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Chapter 3


 Plants have indeterminate growth because of the meristems  In stems, the cells produced by the meristems become erect aerial shoot system with branches and leaves.  In certain plants the shoot system may develop horizontally beneath or at the surface of the ground ( ferns or grasses)  In other plants, the stem may be short and inconspicuous.  In a number of plants, stems are modified in ways that allow specialized functions, such as climbing or the storage of food or water.

A Woody twig 
A woody twig consists of an axis with attached leaves  alternate arrangement  oppositely arranged  whorled.


scars. .Parts of a woody twig           node internode blade petiole axillary bud bud scales terminal bud bud scale scars stipules stipule scars.

 identify a woody plant in its winter .Deciduous trees and shrubs  those that lose all their leaves annually have  dormant axillary buds with leaf scars  tiny bundle scars which mark the location of the water conducting and food conducting  The shape and size of the leaf scars and the arrangement and numbers of the bundle scars are characteristic for each species.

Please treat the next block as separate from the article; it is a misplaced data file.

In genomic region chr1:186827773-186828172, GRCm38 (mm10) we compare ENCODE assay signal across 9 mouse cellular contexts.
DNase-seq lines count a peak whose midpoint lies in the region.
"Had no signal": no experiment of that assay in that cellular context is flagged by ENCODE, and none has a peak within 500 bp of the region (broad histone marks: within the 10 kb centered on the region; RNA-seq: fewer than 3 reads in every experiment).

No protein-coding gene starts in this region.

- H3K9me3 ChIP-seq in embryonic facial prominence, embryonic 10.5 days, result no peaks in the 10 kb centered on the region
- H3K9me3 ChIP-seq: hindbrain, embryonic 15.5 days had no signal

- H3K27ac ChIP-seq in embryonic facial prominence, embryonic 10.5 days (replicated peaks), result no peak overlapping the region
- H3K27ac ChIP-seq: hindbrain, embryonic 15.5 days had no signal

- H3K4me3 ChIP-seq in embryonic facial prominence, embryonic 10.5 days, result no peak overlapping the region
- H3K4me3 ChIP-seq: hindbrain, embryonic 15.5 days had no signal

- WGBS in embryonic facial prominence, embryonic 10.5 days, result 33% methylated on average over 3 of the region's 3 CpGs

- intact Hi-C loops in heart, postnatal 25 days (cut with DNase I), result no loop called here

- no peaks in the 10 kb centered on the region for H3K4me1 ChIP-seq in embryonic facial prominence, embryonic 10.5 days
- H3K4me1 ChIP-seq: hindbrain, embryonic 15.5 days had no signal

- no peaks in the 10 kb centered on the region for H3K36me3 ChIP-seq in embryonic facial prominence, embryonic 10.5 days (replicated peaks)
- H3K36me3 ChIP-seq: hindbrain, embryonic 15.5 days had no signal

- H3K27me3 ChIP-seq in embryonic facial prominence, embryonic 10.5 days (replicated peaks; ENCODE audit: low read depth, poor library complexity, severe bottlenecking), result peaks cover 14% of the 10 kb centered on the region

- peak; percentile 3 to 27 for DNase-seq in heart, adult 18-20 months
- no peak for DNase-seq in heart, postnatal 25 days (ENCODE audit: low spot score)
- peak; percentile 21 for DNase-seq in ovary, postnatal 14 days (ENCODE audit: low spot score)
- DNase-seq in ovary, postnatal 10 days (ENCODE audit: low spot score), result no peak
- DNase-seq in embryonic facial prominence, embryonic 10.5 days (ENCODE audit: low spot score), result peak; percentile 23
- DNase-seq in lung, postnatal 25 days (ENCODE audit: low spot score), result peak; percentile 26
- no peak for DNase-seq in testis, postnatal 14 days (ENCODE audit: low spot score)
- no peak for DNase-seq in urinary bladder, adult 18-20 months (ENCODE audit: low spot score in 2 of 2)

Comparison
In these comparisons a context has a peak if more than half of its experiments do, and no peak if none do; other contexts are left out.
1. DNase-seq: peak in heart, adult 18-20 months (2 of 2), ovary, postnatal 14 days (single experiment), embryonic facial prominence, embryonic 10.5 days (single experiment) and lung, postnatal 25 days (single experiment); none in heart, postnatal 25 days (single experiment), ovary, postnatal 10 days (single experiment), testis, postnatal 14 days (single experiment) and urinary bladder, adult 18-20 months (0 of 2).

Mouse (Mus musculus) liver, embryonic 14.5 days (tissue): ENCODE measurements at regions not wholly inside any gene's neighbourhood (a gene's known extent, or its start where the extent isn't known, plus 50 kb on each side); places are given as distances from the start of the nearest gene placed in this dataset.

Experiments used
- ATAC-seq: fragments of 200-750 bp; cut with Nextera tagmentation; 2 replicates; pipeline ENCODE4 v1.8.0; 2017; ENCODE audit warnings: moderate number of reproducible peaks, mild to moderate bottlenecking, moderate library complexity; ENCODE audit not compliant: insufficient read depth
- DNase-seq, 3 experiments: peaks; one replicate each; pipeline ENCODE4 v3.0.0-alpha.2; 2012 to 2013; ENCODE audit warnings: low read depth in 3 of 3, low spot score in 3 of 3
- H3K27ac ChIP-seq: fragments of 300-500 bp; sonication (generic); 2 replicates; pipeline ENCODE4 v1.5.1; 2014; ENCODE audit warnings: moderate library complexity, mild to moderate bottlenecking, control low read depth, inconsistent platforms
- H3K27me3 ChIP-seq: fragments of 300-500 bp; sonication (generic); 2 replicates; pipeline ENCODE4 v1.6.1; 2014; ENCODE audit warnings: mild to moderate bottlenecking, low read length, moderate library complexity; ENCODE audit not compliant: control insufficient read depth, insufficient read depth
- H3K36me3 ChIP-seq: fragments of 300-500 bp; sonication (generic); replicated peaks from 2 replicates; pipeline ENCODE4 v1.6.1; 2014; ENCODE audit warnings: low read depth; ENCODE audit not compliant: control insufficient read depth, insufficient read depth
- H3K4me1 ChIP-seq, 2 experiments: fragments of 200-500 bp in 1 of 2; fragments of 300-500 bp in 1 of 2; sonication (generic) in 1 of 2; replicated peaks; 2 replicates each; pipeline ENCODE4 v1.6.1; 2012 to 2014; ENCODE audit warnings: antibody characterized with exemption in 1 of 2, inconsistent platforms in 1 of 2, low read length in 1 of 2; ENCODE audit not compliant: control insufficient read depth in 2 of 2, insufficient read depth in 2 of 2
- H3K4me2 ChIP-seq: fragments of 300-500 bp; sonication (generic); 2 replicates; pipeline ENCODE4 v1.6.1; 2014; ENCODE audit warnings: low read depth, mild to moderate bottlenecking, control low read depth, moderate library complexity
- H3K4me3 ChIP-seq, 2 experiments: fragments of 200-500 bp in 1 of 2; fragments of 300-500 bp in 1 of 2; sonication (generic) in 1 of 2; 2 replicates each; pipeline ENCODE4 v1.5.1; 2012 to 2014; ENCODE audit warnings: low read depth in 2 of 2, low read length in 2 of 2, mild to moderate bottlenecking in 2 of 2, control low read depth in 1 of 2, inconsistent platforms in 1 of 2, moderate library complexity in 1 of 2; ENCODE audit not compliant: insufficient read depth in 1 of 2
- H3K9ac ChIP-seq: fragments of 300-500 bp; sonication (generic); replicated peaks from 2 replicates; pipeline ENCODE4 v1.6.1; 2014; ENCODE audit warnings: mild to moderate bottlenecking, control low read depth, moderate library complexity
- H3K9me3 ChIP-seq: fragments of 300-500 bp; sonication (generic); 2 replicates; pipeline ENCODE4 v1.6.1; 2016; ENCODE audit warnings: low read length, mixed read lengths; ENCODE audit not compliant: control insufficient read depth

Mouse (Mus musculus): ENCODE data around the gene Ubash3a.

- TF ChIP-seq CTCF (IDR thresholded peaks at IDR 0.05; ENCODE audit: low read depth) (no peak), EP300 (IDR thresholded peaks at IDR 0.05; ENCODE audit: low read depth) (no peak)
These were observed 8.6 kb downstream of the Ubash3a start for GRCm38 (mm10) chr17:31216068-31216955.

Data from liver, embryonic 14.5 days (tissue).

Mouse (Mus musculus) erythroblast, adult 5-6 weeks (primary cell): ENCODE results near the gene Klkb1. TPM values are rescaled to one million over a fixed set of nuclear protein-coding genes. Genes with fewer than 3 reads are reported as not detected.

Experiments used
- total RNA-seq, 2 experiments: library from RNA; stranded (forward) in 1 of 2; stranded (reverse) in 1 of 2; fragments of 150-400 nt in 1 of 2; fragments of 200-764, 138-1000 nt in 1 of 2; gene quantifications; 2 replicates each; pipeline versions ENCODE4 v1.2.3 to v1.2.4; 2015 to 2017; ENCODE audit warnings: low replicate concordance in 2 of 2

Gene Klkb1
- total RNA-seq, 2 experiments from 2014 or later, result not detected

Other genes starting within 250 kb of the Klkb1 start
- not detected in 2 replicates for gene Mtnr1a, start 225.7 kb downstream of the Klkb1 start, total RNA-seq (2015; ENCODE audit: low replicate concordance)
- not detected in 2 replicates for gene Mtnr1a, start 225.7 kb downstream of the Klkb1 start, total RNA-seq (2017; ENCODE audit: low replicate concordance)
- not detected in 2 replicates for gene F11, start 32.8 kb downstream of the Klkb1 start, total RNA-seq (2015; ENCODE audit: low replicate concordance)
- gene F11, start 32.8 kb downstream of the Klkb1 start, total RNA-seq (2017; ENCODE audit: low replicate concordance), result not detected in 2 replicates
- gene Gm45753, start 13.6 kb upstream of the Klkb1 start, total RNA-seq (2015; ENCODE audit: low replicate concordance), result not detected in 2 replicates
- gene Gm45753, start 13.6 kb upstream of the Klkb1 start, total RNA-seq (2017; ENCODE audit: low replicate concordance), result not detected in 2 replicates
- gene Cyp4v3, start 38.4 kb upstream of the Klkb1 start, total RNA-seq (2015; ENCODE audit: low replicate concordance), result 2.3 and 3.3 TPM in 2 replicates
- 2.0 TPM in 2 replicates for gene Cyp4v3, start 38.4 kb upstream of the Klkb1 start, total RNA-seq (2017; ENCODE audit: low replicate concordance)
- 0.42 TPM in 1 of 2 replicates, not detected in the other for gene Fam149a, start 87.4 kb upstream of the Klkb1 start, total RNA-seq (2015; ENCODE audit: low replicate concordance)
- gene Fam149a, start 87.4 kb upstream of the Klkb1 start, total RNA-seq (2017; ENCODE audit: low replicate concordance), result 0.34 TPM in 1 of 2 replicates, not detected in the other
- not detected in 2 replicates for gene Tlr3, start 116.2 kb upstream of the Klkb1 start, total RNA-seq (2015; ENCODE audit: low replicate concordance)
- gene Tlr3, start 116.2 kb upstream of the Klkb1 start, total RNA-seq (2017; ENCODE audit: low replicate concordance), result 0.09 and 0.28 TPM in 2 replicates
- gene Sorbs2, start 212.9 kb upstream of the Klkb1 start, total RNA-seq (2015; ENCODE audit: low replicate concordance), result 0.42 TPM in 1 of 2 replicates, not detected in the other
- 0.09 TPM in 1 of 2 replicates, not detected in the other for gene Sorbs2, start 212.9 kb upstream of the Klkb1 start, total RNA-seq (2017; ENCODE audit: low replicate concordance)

.  The apical meristem in the embryonic stem of a seed is also dormant until the seed begins to germinate. The apical meristem is dormant before the growing season begins. apical meristem at the tip of each stem -an increase in the length of the stem.  protected by bud scales of the bud and leaf primordia the (tiny embryonic leaves that will develop into mature leaves after the bud scales drop off and growth begins).

the cuticle.two tissues composed of parenchyma cells ( Pith and cortex) .epidermis coated with a protodermthin.xylem cells and phloem cells  ground meristem .  procambium . cuticle. When a bud begins to expand or a seed germinates  the cells of the apical meristem primary meristems develop from it  the protoderm. waxy. protective layer.

particularly in woody plants.Pith  The parenchyma tissue in the center of the stem is the pith.  may be crushed as new tissues produced by other meristems add to the girth of the stem. . hollow area.  Pith cells are very large  break down shortly after they are formed leaving a cylindrical.

cortex.Cortex  The other tissue produced by the ground meristem is the cortex. .  The cortex may become more extensive than the pith  in woody plants it is crushed and replaced by new tissues produced from within. in manufacturing food.  The parenchyma of both the pith and the cortex function in storing food or if chloroplasts are present.